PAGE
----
Earth Explorer future mission summaries
ACECHEM (Atmospheric Composition Explorer for CHEMistry and climate interaction) We know that emissions from human activities are changing the chemical composition of the atmosphere. What we don’t know is how these changes could alter our climate. The Antarctic ozone hole - the end result of a long chain of complicated chemical reactions - was not anticipated before it was observed. What other complex and unanticipated processes might man-made increases in trace gases be causing? ACECHEM proposes to investigate this gap in knowledge, concentrating on the elusive-to-study region where the dynamic troposphere exchanges trace gases with the more tranquil stratosphere, between seven and 26 miles up.
A platform with dedicated instruments will observe the Earth’s limb, the smear of atmosphere between the curve of the surface and the blackness of space. Infrared and millimetre-wave spectrometers will chart the chemical composition of the upper troposphere and lower stratosphere while a cloud imager determines cloud and aerosol populations for even greater accuracy.
(Earth Clouds, Aerosol and Radiation Explorer) Clouds represent a major area of uncertainty in our current climate models. What is sure is that they play a key role in feedback effects associated with global warming. At low levels, clouds cool the Earth down by reflecting solar heat straight back to space. At high levels, clouds warm the Earth up by blocking the loss of infrared heat off the surface. Different types of aerosols (suspended particles) can alter cloud formation, lifetimes and reflectivity. So depending on their position and composition, clouds can either inhibit climate change or amplify it. EarthCARE has been designed to peer down through the entire body of a cloud or aerosol layer, and provide a vertical profile charting what the clouds and aerosols are made up of. It will do this with a suite of sensors including a Lidar, Doppler radar, imager, radiometer and spectrometer.
(Surface Processes and Ecosystem Changes Through Response Analysis) In seeking to understand global climate, it has become ever more obvious that the planet’s distinctive ecological habitats or biomes play a major role. The great forest and tundra biomes function as carbon stores, absorbing vast amount carbon dioxide out of the atmosphere where it would otherwise add to greenhouse warming. The exact level absorbed by terrestrial vegetation is in flux, depending on the amount of vegetation, its health and the season of the year - it increases in summer and decreases in the winter die-off. The polar-orbiting SPECTRA intends to thoroughly study the importance of biomes in the global carbon cycle. A range of the world’s key habitats will be selected before the mission to be studied with a high-resolution spectrometer and a thermal imager. Remote sensing offers numerous advantages over solely ground-level investigations, not least of which is the ability to document these complex environments at many different scales at once, and over time, gather a data set that extends into four dimensions.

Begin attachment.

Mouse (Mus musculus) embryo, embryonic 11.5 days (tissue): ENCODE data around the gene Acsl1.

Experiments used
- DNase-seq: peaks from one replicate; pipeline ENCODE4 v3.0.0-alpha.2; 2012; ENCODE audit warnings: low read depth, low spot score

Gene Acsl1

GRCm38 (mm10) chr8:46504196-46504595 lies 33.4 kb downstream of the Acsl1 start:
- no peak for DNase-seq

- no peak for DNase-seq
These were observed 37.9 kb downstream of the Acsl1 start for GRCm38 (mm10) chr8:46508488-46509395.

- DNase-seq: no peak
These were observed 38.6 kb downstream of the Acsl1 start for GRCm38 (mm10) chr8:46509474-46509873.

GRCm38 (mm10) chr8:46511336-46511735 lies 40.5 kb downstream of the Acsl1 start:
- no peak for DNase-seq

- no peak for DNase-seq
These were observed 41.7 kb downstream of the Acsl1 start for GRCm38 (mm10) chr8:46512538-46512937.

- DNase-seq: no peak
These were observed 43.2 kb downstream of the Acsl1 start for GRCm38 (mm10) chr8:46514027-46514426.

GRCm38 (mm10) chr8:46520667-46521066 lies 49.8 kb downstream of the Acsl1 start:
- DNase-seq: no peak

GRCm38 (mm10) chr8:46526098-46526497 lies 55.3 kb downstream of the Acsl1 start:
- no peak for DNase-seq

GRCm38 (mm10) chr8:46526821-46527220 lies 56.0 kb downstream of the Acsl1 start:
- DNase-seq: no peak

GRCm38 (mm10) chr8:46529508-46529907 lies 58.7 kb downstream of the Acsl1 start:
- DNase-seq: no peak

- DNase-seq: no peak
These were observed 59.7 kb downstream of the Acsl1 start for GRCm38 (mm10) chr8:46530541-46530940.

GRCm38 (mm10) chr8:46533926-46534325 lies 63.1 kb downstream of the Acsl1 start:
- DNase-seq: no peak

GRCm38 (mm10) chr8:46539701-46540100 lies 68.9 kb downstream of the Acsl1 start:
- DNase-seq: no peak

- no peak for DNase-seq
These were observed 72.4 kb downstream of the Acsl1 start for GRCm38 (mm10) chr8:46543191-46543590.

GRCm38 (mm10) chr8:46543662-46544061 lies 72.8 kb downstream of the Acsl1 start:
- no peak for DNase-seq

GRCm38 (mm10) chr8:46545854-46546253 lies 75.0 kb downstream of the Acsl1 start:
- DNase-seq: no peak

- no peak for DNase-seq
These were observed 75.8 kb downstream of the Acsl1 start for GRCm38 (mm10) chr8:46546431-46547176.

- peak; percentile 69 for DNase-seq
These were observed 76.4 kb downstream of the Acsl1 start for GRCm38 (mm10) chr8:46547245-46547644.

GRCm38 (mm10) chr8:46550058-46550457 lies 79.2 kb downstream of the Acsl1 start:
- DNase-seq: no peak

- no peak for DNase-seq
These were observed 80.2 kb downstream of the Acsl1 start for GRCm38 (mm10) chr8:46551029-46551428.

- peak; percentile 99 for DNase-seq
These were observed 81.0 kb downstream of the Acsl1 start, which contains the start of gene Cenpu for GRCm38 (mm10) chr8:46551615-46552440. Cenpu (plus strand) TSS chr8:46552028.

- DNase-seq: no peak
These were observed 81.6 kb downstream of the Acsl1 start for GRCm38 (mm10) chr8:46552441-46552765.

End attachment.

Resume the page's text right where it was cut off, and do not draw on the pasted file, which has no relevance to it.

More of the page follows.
(Water vapour and Lidar Experiment in Space) This single satellite is based on a scientific instrument known as a Lidar (Light detection and ranging), which works on the same principle as a radar but substitutes laser pulses for radio pulses. WALES' Lidar will fire down two slightly different laser pulses, one emitted at a wavelength where it will be absorbed by water vapour, the other at a wavelength where absorption is negligible. As the pulses travel through the atmosphere they are backscattered by contact with aerosols, and this backscatter is picked up by WALES’ receiver. The degree of backscattering for the two pulses should be identical except for water vapour absorption, so the amount of water vapour can be deduced.
Increased accuracy in global water vapour profiling will help improve our climate models. At the moment we use instrument-laden giant balloons for the same task, launching hundreds every day, but coverage remains patchy, especially over the poles and the oceans.
(Water vapour and temperature in the Troposphere and Stratosphere) This mission employs a scientific technique called radio occultation, first used back in the Sixties and Seventies to investigate the Martian and Venusian atmospheres. When radio transmissions from interplanetary probes passed through them, the signals received back on Earth were found to be distorted. Scientists realised these changes in frequency and amplitude were actually yielding useful data about the temperature and structure of these alien atmospheres. The WATS mission basically seeks to do the same, except the radio signals are a little closer to home. Each of the 12 WATS satellites will track navigation satellites such as GPS, which transmit continuously as they orbit Earth. The WATS satellites also track each other. Radio signals between the satellites pass through the atmosphere, causing refraction and attenuation. This happens hundreds of times every 24 hours, giving near-global coverage. The radio occultation provides highly accurate vertical measurements of water vapour and temperature in the atmosphere.
For more information see the future missions page of ESA's Living Planet site: http://www.esa.int/export/esaLP/YJEVCKSC_futuremissions_0.html
Last update: 23 October 2001